- They might be with him – this is discipleship, pure and simple. We must get younger believers to walk with us to learn what it means to be a Christian. They ate with him, watched him pray, read the Scriptures and explain them; they observed his life.
- They might preach his message – κηρύσσω; Proclaimed, announced, made known; We see John the Baptist doing this in chapter one and Jesus, also. 1.14-15; 14 Now after John was arrested, Jesus came into Galilee, proclaiming the gospel of God, 15 and saying, “The time is fulfilled, and the kingdom of God is at hand; repent and believe in the gospel.”
- Have authority to cast out demons – I equate this w/ healing and restoration. They’re going to do what he has been doing through these first couple of chapters.
app.: these men will go out in 6.7ff and so just as they’ve been taught.
t.s.: In this 1st section we’ve seen his followers, both the larger group and the smaller group (the 12); in this next section, we’ll see the opposition publicly malign Christ.
III. His Accusers and Their Accusations (20-34)
exp.: This is where those opposed to him speak out against him publically; rd v 20; He goes home; lit.: a house; must be Capernaum; This is the home base, as we’ve seen, of his early ministry. **The crowd gathers so thick, that Jesus and his disciples can’t even eat – they can’t break bread together. This is due to his popularity and the great need of the people. But this is a reminder to me of all the negative information we get in this section. Check it out:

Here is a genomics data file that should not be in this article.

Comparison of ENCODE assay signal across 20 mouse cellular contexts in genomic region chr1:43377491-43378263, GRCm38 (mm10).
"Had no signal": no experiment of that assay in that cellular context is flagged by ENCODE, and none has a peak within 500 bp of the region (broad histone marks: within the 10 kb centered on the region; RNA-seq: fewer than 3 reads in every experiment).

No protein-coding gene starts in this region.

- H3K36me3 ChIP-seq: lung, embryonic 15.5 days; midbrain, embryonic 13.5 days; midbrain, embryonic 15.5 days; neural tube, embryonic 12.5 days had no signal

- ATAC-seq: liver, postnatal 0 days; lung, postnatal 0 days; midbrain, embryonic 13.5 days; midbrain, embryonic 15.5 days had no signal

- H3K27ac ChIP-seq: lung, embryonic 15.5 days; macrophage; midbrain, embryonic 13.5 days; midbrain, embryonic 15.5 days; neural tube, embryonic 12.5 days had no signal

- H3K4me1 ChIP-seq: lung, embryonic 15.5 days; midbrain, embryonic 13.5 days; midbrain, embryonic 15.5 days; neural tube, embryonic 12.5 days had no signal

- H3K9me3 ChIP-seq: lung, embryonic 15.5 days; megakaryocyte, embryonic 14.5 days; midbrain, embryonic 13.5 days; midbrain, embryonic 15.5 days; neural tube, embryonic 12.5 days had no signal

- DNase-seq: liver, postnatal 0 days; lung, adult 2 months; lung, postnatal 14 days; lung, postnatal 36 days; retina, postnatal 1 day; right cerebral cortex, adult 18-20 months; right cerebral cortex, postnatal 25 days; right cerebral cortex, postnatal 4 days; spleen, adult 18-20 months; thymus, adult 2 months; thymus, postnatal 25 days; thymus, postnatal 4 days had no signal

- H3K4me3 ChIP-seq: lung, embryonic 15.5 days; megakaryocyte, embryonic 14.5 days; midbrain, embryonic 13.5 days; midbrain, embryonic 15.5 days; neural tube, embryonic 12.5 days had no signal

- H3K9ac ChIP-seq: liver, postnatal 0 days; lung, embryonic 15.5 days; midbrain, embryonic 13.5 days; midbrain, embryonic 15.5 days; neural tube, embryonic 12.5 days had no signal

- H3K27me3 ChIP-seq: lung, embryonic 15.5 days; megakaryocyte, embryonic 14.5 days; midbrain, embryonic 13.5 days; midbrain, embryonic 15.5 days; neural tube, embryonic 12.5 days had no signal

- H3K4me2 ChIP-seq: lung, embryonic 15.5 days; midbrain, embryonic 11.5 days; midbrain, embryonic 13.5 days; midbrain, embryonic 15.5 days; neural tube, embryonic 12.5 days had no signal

- A Conspiracy to destroy Jesus (6)
- Jesus flees to the desolate places in (7);
- So thick is the crowd and so desperate for Jesus are they that he orders a boat to be nearby lest he ‘crushed’ (9)
- Judas is identified as the betrayer in (19), I’m guessing this means the readers this book was intended for know what that means. Judas will join this conspiracy and play a major part in the death of Christ.
- His family claims he is out of his mind (21)
- The Pharisees accuse him of being demon possessed (22, 30)
Now in v. 22-34, we see a famous Markan Sandwich; of accusations:
- His Family rejects his authority; rd v 21; Lunatic